James A. Whittaker, Appellant, v. Winfred Overholser, Superintendent, St. Elizabeths Hospital, Appellee, 299 F.2d 447 (D.C. Cir. 1962)

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U.S. Court of Appeals for the District of Columbia Circuit - 299 F.2d 447 (D.C. Cir. 1962)

Argued December 4, 1961
Decided January 25, 1962

Mr. John Silard, Washington, D. C. (appointed by this court), for appellant.

Mr. David C. Acheson, U. S. Atty., with whom Messrs. Nathan J. Paulson, Oscar Altshuler and Abbott A. Leban, Asst. U. S. Attys., were on the brief, for appellee.

Before WASHINGTON, DANAHER and BURGER, Circuit Judges.

BURGER, Circuit Judge.

The appellant was committed to St. Elizabeths Hospital on October 18, 1960 pursuant to 24 D.C.Code Ann. § 301(d) (Supp. VIII 1960) following an acquittal by reason of insanity. He had been charged with carnal knowledge and assault. In April 1961 the appellant was authorized by the District Court to file and did file a petition for writ of habeas corpus without prepayment of costs. Upon the sworn return of appellee Overholser, Superintendent of St. Elizabeths, the District Court summarily dismissed the petition and discharged the order to show cause. No findings of fact or conclusions of law were entered as part of the court's order, but the presiding judge endorsed the file jacket: "Rule discharged and writ denied, premature." (Emphasis added.) It is from this dismissal of the petition without a hearing that the present appeal is taken.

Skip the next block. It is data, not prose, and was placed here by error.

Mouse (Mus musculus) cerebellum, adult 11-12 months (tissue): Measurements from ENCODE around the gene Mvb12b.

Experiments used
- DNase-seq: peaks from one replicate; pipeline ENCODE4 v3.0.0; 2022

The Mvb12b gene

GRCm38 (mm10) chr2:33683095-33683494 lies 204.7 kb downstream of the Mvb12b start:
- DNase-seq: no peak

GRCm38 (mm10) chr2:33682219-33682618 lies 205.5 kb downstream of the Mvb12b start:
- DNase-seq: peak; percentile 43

Appellant's inartful petition can be read as alleging that his confinement in St. Elizabeths Hospital was illegal because he was "of sound mind as he does not suffer from schizophrenic reaction, chronic undifferentiated type nor delusion, nor hallucinations and neather [sic] dementia precox with paranoid tendencies, but at all times able to know right from wrong." The concluding paragraph of the petition contained among numerous other allegations appellant's implicit belief that he could prove he was of "sound mind and not danger [sic] to self or society." He further requested court appointment of an independent physician to assist in the presentation of this proof. Superintendent Overholser's return admitted appellant's confinement, but denied its illegality, noting that Whittaker had failed to allege formally in the petition that the respondent acted arbitrarily and capriciously in not certifying appellant's release from the hospital. The return further stated that the respondent and his staff were of the opinion after observation and diagnosis that appellant had "not recovered from his abnormal mental condition, Acute Brain Syndrome Associated with Intoxication," and that he would thus require further treatment before he could be certified as not dangerous to himself or others within the reasonable future if released into the community. Appellant did not traverse the return or in any other way supplement or amend his "pleadings," and it was in this posture of the case that the District Court dismissed the petition without a hearing as "premature."